FIPP has today launched a new report, exclusive to members, analysing the partnership – and partisanship – that has grown up between Big Tech players and media outlets in recent years. As the new Axel Springer-Facebook News partnership announced earlier this week highlights, it’s a relationship that is still developing, and continues to present opportunities as well as challenges.
Drawing upon the accounts of dozens of industry leaders from around the world, the study looks at the impact that players like Facebook and Google have had on the traditional media landscape, examining benefits, issues, and potential solutions.
“In our regular presentations on media trends, we describe the business of content distribution and monetisation as a maze where every exit is blocked by just two companies,” says FIPP CEO, James Hewes, in introducing the report. “The truth is that, for most publishers, Google and Facebook are probably the two businesses that can have the largest impact on their revenue, controlling the largest number of both eyeballs and ad dollars.”
“Their control of search, sharing and digital advertising is unparalleled, and our industry has adopted a wide range of strategies in facing up to the challenge of dealing with technology companies that are as big as any that has ever existed. This paper is our comprehensive survey of these strategies, drawn on interviews with a wide range of industry players on all sides of the debate, including the platforms themselves.”
Four schools of thought
From interviews conducted with publishers across the industry, all respondents seem to hold at least one of these four views on Big Tech:
- Big Tech are abusive anti-trust monopolies
- Big Tech are brazen copyright violators
- Big Tech are distribution systems that we can still work with and exploit
- Big Tech isn’t the primary problem; it’s us. Stop whining and innovate your way to the future like they did
These attitudes reflect a complex symbiotic relationship, put succinctly by Zachary Block, Condé Nast SVP for Global Business Development and Partnerships, in a statement that really embodies the report’s central theme:
“These [Big Tech] companies are the most important gatekeepers for the vast majority of audiences. But it is content that drives the demand for the service. To have a business at all, Big Tech needs good content. So it’s important for us to have good relationships with them … but we must be compensated fairly for it.”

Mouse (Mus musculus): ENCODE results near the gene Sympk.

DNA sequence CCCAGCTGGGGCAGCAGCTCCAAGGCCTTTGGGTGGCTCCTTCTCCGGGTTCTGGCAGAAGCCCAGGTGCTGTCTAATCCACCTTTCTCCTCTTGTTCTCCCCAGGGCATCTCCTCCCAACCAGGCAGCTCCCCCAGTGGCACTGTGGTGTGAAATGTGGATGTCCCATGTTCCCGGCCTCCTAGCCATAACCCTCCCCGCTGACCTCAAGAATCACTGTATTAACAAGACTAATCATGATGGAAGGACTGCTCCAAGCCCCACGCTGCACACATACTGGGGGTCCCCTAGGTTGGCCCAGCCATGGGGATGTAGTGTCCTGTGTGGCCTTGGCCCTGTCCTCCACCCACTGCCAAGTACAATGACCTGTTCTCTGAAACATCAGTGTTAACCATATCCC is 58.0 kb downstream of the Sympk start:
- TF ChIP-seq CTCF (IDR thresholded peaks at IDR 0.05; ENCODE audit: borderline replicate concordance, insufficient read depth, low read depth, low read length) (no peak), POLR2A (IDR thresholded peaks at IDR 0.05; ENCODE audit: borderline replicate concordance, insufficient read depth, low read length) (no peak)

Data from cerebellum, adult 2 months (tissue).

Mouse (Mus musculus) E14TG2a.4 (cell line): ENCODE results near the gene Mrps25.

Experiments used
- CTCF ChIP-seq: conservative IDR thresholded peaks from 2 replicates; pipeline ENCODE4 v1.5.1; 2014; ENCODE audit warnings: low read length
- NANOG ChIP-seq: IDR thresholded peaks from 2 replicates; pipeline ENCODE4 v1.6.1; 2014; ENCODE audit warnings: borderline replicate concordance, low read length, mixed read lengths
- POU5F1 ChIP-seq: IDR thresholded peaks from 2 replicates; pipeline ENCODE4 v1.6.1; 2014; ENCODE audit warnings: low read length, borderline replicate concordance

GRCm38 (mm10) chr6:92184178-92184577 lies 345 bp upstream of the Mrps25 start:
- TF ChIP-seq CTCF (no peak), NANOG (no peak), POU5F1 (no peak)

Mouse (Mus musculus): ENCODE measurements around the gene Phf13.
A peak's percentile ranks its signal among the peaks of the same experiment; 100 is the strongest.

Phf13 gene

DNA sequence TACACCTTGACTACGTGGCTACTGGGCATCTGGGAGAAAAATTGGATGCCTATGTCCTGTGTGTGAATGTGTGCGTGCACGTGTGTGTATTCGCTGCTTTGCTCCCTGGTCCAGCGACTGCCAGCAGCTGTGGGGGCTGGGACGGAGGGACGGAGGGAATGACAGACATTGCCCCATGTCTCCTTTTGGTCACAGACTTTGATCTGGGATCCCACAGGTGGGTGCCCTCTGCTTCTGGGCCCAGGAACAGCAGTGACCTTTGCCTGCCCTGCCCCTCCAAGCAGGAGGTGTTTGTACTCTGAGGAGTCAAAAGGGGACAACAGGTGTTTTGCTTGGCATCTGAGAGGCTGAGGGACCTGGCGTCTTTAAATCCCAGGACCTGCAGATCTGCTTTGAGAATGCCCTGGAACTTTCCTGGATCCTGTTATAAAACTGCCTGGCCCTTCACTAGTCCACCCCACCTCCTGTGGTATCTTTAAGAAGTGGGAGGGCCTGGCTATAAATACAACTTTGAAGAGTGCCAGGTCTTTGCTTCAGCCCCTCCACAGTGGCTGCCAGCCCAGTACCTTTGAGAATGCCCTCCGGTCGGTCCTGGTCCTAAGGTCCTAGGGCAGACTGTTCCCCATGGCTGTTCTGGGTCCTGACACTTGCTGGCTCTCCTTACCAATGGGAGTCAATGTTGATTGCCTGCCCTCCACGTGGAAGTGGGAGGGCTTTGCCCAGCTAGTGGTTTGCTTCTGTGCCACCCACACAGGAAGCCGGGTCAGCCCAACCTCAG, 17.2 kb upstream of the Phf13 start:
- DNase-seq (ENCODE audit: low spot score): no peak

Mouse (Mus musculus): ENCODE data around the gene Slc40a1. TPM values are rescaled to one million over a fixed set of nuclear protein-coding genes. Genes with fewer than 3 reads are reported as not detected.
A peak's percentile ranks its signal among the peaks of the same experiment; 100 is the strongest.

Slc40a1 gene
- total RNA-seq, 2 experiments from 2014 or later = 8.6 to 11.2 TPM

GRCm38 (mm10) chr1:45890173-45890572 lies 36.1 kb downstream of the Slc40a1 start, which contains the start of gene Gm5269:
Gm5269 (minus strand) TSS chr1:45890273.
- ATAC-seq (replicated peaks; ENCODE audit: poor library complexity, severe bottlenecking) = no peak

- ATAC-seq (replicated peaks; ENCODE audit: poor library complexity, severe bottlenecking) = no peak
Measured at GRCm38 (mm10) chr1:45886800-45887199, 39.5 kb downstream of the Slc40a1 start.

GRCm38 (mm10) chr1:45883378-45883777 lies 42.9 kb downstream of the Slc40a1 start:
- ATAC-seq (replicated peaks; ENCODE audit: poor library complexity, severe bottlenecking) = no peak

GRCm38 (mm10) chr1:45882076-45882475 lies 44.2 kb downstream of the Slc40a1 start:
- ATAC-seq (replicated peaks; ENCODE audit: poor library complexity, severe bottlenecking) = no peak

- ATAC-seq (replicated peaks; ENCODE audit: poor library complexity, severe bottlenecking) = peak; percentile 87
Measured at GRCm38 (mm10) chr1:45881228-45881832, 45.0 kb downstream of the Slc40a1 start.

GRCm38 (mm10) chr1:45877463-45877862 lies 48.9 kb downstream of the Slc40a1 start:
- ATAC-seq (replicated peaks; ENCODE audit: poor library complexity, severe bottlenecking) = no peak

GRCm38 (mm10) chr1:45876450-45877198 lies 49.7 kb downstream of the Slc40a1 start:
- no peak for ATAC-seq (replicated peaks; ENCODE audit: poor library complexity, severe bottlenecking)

Negative vs… positive?
In a candid set of accounts, media owners and associations from around the world talk openly about some of the negative business practices that Big Tech players appear to have engaged in in recent years, in order to establish their presence in the industry. But there is also a consideration of some of the more positive initiatives that companies like Facebook and Google appear to be engaged in, such as:
- Facebook Accelerator Program
- Facebook Community Network Programme
- Network Grant Program
- Facebook Grants
- Instagram Local News Fellowship
- Google News Showcase
Regulation, regulation, regulation
Whether or not the above practices represent genuine attempts to forward the media side of the industry, or simply public relations exercises in ingratiation, is also up for debate. But one thing we definitely do know is that tech side regulation is coming, and getting behind this is one way in which traditional players can ensure that the industry’s new giants are playing by the rules:
“We are competitors in the way we make people happy,” says COO of Burda International, Alfred Heintze. “But beyond that there are areas of shared industry and global interests where we are not competitors. Here we must stand together. We have learned how hard it will be to overcome this, so we need to get close.”
You can access the report in full here.
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